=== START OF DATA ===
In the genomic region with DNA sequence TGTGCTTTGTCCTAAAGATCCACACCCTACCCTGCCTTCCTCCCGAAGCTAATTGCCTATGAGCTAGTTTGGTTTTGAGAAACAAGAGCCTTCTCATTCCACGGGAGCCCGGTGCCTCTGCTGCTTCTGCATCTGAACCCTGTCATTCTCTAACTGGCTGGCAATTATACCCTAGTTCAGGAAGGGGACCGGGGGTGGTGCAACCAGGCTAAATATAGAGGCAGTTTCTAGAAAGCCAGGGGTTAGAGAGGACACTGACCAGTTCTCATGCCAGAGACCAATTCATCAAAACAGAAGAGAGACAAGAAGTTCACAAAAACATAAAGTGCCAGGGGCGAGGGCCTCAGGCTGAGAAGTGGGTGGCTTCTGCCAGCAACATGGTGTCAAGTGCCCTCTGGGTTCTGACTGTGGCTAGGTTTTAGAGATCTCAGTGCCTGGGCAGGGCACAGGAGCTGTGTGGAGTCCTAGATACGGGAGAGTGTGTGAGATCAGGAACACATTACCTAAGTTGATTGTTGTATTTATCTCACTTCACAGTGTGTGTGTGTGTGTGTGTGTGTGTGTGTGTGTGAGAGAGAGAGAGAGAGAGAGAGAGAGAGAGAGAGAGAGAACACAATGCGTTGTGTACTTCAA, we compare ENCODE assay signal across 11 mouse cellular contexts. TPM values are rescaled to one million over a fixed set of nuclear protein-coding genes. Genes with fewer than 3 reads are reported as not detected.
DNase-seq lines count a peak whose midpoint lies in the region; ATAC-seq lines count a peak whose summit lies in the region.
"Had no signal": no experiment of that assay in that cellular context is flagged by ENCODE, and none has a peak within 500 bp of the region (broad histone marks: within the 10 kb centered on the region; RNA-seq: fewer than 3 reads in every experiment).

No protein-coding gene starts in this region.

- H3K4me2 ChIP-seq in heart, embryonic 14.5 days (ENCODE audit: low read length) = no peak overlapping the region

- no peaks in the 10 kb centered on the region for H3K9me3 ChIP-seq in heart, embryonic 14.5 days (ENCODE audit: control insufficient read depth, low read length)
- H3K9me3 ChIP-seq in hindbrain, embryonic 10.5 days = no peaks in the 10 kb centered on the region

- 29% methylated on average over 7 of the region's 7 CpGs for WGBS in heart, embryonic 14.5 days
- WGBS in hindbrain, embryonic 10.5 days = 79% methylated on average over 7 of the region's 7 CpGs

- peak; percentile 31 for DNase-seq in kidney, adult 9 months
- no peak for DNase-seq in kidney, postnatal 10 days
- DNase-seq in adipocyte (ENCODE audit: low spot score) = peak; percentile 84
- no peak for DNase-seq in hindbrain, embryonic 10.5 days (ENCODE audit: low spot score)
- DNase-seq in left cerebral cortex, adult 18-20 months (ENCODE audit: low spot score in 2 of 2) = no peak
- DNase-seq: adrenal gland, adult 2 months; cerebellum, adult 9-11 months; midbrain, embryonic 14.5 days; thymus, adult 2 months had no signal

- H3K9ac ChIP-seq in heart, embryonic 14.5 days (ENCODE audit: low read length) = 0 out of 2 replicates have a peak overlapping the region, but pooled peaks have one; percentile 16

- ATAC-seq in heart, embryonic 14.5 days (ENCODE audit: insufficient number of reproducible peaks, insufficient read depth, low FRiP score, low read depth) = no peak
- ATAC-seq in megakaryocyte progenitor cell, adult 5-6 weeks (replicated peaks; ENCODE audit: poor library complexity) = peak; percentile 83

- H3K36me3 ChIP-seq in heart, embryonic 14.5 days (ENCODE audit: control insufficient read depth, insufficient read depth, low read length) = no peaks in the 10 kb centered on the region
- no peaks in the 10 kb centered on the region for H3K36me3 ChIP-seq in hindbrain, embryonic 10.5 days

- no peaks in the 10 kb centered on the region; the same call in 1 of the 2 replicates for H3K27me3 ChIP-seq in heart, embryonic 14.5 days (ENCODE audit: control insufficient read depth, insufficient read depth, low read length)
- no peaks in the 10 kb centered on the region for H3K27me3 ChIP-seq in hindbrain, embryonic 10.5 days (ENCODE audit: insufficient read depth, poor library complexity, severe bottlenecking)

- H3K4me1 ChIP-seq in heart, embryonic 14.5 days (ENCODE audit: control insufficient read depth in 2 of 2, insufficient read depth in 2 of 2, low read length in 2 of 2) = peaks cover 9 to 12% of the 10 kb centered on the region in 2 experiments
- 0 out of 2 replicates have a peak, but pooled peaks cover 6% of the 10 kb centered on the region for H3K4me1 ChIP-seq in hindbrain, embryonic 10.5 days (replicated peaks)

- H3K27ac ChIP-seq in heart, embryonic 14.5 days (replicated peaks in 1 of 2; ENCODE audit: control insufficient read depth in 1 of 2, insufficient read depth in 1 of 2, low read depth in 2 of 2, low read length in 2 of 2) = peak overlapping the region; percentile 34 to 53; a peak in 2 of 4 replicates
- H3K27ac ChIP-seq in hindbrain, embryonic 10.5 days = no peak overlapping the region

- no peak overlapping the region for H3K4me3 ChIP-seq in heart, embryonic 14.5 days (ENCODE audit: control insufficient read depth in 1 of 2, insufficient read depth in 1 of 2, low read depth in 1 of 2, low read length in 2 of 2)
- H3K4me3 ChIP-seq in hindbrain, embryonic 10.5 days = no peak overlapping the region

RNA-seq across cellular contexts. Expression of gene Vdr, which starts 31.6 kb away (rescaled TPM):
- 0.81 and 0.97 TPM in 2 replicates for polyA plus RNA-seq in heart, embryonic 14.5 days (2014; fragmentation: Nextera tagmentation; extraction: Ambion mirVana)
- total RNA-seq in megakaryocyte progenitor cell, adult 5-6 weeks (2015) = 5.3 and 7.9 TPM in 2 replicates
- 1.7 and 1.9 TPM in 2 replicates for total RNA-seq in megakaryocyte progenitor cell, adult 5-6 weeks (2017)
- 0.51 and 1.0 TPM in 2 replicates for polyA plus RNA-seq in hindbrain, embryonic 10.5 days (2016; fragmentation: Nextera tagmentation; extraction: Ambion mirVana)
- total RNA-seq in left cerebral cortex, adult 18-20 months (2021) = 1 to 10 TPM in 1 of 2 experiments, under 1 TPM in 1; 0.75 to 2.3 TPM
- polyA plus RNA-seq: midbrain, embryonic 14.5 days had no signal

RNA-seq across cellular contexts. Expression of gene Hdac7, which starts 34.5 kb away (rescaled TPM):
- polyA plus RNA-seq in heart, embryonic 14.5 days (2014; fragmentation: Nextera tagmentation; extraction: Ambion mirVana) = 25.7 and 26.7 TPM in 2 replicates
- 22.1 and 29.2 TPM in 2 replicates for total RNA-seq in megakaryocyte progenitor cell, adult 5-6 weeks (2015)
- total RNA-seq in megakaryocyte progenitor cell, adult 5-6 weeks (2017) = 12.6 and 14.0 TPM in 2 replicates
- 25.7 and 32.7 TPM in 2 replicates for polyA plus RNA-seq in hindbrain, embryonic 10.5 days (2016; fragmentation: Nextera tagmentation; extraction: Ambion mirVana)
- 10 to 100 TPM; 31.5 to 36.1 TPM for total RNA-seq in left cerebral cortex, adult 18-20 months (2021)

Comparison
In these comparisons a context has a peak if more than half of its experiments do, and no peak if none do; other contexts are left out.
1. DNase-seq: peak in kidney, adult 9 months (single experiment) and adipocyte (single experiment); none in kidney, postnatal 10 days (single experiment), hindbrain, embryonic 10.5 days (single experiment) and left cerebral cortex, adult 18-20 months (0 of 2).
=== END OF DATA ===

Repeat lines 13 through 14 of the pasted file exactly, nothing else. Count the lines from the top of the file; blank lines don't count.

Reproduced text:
- no peak for DNase-seq in hindbrain, embryonic 10.5 days (ENCODE audit: low spot score)
- DNase-seq in left cerebral cortex, adult 18-20 months (ENCODE audit: low spot score in 2 of 2) = no peak